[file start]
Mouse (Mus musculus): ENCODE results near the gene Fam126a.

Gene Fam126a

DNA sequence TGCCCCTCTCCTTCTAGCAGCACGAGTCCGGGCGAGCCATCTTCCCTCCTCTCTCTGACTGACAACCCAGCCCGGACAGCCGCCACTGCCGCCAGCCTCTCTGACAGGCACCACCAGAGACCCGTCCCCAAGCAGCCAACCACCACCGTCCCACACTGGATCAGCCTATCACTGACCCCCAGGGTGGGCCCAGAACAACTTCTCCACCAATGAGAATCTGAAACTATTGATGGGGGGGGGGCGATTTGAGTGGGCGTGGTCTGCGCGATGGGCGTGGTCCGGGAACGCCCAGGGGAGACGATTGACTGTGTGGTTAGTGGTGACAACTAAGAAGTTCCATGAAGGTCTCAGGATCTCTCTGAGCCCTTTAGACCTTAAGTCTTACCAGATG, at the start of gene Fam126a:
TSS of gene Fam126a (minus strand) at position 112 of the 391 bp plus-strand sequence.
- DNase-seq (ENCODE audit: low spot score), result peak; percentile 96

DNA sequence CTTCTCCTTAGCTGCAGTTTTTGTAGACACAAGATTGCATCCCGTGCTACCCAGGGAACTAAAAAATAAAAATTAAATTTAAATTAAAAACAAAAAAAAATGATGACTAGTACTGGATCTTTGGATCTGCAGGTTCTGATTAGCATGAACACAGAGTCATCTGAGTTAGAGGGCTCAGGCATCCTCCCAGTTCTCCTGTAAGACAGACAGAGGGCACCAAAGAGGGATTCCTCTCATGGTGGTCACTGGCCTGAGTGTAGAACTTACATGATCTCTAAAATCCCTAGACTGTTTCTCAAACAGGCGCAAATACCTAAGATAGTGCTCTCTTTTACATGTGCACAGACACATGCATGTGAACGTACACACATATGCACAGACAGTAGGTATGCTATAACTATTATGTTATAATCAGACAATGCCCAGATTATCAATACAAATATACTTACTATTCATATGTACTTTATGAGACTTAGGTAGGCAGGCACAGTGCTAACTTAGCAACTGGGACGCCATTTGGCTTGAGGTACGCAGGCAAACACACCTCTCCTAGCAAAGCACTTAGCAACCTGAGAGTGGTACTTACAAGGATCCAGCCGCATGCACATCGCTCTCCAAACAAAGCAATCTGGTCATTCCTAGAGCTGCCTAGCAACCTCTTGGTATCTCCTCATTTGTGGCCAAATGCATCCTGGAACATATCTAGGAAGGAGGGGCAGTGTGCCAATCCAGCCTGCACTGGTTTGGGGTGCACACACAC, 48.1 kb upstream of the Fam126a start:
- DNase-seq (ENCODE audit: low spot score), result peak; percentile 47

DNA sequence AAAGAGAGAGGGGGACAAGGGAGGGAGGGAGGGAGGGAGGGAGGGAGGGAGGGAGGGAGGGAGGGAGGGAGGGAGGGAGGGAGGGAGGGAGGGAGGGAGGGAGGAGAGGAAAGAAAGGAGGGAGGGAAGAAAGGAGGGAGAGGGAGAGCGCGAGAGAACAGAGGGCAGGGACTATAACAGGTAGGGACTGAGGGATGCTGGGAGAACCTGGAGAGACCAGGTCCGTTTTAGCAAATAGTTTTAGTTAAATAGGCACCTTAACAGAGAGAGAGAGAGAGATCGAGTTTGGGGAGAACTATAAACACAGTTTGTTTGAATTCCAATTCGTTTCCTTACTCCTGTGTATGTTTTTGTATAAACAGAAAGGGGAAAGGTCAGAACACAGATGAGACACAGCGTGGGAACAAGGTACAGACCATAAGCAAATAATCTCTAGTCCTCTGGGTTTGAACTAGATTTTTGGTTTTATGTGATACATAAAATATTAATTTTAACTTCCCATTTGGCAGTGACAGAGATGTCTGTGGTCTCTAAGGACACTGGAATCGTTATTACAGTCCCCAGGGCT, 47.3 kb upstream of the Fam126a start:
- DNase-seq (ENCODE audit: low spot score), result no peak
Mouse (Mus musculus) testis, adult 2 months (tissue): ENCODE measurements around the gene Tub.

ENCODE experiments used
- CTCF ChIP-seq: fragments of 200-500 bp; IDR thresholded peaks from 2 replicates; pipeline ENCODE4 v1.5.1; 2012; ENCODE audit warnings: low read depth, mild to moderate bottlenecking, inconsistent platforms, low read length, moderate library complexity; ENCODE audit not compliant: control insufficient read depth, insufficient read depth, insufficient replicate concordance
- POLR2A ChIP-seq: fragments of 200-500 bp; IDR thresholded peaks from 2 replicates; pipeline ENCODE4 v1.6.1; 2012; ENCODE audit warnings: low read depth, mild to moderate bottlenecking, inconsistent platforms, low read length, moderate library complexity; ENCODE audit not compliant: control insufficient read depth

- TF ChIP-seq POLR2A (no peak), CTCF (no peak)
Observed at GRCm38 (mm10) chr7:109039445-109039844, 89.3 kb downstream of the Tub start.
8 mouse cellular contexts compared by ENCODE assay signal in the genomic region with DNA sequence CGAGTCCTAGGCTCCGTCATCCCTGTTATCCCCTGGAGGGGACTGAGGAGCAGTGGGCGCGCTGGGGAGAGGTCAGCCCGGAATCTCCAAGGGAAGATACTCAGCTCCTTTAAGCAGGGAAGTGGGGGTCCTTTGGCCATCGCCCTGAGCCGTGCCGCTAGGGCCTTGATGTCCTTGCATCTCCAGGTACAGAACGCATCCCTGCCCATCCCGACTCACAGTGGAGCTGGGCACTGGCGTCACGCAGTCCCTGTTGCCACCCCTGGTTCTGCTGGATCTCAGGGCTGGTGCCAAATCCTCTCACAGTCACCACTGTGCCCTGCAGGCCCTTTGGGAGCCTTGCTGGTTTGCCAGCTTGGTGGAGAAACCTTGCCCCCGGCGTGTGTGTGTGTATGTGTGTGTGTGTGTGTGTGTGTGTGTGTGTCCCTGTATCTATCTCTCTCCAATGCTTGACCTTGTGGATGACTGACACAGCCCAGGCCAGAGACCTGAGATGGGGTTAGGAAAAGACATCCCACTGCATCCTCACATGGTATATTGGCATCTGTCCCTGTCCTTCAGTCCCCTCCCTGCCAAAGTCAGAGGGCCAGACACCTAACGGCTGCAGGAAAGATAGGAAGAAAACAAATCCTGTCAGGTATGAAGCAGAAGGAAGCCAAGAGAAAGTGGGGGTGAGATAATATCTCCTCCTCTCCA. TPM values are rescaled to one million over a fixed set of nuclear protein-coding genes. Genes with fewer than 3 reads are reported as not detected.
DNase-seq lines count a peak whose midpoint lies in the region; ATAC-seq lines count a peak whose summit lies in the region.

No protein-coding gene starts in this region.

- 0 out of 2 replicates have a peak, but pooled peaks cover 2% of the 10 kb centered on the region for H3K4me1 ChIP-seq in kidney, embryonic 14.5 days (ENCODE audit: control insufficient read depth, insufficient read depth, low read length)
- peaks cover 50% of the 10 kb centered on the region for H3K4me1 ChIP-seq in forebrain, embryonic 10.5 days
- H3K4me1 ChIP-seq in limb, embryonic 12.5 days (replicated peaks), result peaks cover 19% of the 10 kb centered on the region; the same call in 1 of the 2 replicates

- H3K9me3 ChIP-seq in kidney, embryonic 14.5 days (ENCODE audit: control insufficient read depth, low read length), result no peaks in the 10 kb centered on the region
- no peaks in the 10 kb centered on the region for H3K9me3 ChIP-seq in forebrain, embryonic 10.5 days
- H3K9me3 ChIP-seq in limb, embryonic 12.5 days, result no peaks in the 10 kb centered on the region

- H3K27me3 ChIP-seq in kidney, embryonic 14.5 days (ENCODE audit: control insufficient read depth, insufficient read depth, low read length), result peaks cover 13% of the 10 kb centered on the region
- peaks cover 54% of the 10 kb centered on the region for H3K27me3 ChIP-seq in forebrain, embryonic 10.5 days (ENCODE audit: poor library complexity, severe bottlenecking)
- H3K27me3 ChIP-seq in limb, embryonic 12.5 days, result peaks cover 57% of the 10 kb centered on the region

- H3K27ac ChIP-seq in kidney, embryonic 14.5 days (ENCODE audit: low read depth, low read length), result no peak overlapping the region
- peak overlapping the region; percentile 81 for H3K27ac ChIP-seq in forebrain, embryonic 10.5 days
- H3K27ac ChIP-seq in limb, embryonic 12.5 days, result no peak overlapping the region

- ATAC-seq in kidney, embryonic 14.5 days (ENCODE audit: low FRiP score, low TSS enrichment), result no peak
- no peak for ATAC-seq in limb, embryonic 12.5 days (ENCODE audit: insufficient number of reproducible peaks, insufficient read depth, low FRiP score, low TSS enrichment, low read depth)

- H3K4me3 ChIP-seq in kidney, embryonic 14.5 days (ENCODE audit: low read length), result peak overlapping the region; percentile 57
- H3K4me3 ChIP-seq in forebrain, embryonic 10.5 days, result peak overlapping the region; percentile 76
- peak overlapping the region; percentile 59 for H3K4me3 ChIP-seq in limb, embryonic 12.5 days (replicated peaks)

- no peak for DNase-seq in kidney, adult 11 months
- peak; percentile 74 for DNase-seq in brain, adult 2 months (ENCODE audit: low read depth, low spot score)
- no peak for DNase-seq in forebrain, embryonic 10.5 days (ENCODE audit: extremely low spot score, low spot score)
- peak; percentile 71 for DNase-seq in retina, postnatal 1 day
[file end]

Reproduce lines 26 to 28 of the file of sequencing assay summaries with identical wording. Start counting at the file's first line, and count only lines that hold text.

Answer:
- peaks cover 54% of the 10 kb centered on the region for H3K27me3 ChIP-seq in forebrain, embryonic 10.5 days (ENCODE audit: poor library complexity, severe bottlenecking)
- H3K27me3 ChIP-seq in limb, embryonic 12.5 days, result peaks cover 57% of the 10 kb centered on the region

- H3K27ac ChIP-seq in kidney, embryonic 14.5 days (ENCODE audit: low read depth, low read length), result no peak overlapping the region